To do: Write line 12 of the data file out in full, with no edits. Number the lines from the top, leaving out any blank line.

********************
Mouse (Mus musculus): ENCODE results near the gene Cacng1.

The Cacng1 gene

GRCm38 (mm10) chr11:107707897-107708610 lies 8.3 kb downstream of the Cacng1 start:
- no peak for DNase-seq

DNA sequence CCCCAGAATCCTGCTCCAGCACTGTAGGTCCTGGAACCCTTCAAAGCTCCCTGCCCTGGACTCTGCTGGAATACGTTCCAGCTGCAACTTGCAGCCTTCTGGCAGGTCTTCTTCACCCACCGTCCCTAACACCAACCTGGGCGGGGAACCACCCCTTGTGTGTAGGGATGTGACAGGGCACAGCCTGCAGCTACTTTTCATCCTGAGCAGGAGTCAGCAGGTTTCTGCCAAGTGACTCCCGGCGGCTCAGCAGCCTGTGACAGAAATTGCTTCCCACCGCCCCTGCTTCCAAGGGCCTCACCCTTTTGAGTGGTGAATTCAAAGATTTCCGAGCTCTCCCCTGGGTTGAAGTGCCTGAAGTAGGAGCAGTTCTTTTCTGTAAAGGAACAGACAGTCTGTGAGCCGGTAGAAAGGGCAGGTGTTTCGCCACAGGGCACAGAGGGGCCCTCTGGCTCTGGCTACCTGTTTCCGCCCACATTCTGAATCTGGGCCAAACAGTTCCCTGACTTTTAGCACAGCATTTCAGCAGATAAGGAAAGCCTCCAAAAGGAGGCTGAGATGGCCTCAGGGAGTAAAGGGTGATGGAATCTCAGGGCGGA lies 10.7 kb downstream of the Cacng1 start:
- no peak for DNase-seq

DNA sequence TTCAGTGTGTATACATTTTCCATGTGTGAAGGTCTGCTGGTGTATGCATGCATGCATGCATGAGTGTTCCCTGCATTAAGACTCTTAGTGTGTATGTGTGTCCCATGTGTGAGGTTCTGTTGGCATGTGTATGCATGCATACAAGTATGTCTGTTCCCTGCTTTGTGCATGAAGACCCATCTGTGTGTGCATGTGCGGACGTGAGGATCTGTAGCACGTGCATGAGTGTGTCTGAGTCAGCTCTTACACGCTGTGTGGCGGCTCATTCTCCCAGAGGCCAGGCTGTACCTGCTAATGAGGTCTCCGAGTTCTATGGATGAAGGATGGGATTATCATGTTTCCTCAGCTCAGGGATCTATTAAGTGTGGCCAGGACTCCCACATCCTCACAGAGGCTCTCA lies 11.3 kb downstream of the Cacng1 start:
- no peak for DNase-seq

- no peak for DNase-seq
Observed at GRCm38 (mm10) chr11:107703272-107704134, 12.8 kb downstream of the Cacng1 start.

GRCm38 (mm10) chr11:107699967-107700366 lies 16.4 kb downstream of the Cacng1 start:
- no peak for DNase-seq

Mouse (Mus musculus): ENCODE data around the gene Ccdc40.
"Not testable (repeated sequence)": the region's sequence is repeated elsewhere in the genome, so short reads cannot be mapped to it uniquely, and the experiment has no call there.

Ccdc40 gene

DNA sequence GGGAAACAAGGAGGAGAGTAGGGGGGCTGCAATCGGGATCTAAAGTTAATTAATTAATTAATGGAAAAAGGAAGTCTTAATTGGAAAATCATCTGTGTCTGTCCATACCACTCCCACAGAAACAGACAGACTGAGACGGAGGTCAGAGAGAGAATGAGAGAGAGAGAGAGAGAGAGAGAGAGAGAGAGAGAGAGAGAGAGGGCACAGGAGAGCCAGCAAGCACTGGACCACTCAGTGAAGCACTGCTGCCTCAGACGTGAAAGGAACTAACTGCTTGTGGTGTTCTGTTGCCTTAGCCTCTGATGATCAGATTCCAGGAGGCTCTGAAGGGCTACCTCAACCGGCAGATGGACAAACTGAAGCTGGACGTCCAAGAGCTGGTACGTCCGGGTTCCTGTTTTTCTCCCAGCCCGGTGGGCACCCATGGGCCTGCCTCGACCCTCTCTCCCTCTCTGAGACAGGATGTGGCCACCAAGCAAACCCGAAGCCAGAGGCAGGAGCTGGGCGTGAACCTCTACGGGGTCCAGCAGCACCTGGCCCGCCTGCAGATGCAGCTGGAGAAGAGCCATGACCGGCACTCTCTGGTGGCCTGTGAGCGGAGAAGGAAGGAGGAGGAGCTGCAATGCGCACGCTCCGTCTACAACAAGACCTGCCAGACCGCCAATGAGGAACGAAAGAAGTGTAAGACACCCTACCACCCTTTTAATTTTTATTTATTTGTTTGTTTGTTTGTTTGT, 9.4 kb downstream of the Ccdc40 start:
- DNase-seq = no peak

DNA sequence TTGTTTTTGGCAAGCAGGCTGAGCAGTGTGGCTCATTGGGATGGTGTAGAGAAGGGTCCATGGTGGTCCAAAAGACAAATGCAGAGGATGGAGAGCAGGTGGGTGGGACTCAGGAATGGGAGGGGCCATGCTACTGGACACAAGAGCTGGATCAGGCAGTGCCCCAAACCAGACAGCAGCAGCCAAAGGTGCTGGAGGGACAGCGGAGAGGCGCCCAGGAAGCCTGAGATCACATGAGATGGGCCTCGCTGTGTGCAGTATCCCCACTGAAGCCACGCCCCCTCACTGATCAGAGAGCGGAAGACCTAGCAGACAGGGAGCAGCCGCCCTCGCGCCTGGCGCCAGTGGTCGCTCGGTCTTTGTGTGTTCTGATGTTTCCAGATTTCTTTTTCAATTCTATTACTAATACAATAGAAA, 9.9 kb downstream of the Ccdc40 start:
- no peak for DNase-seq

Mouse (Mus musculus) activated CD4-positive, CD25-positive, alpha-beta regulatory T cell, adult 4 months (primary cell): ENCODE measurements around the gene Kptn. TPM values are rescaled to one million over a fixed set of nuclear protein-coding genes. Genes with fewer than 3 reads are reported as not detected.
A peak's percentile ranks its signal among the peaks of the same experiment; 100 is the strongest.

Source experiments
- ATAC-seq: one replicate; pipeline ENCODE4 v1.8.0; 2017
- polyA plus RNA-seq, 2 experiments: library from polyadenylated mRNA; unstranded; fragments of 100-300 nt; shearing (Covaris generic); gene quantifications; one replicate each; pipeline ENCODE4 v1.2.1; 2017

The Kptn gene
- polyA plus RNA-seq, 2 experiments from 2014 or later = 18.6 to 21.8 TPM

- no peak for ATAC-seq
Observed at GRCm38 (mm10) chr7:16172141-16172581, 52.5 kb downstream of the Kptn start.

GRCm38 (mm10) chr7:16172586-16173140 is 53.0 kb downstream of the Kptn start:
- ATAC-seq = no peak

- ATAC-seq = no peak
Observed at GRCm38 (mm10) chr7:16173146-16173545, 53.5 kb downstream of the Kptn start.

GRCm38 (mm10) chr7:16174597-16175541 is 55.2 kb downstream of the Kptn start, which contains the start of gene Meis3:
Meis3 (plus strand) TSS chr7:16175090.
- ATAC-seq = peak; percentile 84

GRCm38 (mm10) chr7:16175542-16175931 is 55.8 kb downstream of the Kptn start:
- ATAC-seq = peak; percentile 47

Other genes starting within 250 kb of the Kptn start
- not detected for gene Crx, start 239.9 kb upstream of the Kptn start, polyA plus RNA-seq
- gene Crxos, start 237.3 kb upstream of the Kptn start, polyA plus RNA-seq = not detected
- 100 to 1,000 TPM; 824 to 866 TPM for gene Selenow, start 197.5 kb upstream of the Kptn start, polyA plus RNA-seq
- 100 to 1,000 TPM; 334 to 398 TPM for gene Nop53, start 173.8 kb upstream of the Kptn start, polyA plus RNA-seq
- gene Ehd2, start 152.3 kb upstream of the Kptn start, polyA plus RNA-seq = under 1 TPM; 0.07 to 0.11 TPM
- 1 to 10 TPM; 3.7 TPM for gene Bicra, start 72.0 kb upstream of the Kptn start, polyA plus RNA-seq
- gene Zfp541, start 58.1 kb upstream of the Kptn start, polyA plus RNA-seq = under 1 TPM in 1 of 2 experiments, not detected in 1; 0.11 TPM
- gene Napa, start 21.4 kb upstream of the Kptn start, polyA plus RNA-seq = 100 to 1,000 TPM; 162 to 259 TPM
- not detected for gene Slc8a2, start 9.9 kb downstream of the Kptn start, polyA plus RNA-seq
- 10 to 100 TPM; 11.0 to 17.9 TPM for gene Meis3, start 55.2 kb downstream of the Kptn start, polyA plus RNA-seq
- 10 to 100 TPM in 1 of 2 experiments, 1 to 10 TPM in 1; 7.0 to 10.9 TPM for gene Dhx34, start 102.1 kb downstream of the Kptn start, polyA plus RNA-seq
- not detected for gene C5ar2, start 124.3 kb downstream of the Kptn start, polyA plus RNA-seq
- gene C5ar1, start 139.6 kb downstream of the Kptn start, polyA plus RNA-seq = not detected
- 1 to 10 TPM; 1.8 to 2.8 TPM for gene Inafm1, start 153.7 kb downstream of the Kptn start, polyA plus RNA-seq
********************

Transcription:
- no peak for DNase-seq